The John Wesley Fellowship began in 1977, with Steve Harper and yours truly being two of the first John Wesley Fellows chosen. I have told the story of Ed Robb and AFTE this past Fall on the blog so I will not repeat it. Here are some of the senior fellows attending the meeting. […]
The course of young love is ever treacherous. There are break ups and make ups, and all too often when young people say they are in love, in actuality what they really are is ‘in heat’, and its not the same thing. But this award winning movie is the rarity in the genre of ‘young love’ movies— it is not just another chick flick, not just another sweet, tender or sad exploration of human attraction. No, actually it is a philosophical exploration of whether there is such a thing as ‘meant to be’, whether there is such a thing as ‘I was destined for you’, whether there is such a thing as kismet (and not merely met and kissed) when it comes to love.
Is there really, truly, just one person out there that is your soulmate? Well this movie explores those themes in a creative and interesting way. I would call this movie the sleeper at the end of the summer. It is well done, well reviewed, creative, and way smarter than many movies of this ilk. Shoot, its PG 13 and only an hour and thirty five minutes as well. It makes its point and wraps things up with a nice bow, and politely exits stage right. There is much to like here in a summer of mostly horrible or just bad movies.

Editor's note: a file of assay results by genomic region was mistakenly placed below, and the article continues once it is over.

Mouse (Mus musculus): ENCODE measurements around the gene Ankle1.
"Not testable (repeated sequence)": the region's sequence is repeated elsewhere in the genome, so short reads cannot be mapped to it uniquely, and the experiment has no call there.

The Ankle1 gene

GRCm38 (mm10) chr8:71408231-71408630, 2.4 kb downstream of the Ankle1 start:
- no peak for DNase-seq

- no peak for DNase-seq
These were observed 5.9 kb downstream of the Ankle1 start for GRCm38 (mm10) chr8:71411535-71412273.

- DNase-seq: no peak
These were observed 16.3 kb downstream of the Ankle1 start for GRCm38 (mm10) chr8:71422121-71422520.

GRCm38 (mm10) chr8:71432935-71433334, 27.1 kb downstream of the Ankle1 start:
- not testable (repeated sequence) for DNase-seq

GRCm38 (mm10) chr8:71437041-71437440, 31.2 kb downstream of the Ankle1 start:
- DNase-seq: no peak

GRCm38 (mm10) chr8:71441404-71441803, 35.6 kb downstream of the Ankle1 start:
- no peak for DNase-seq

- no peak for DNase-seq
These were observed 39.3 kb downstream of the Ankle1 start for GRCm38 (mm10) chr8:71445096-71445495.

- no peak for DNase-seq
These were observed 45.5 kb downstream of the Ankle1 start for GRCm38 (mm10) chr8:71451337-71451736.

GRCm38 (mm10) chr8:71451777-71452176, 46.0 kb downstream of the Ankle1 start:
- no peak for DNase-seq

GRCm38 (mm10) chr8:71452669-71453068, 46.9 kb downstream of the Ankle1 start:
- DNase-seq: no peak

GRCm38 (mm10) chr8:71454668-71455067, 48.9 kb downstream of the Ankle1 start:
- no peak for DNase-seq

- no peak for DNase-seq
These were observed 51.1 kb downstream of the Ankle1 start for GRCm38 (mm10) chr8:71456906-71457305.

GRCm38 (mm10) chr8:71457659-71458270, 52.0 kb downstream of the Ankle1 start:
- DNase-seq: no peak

Let’s talk big picture first. Summer, in this movie is not really a season, it’s the female protagonist in this movie, ably played by Zooey Deschannel. She is truly remarkable in this film, and the camera can’t keep its eye off of her. But Summer unlike the male protagonist in this movie Tom (played by Joseph Gordon-Levitt) does not believe in destiny when it comes to love. She doesn’t believe in ‘meant to be’, maybe in part because of her parent’s divorce. And so she is cautious, tentative, when Tom makes his move, but not completely so. Indeed, some kind of awkward romance does seem to be happening, but Summer keeps holding some things back. She is not entirely sure about Tom. But then by the end of the movie she has met ‘Mr. Right’, gotten married, and in a complete 180 believes she was meant to meet this person and marry him. Go figure. As for Tom, color him disillusioned after the break up with Summer, at least until….. ,well I won’t spoil the ending.
The way this movie is made gives your brain a stretch as it jumps back and forth amidst the 500 days in which Tom has some sort of relationship with Summer. Sometimes we see events well forward in the development of the relationship, sometimes days closer to its beginning. Tom and Summer meet because they have both been hired by the New Hampshire Greeting Card Company. Their job– create sellable slogans and designs of greeting cards for all occasions. But wait, for Tom at least this amounts to ‘settling’, settling for second best as he had once trained to be an architect. Would he settle for second best in his dating relationships as well? Inquiring minds want to know. And what does true love look like anyway? How do you know when you have it?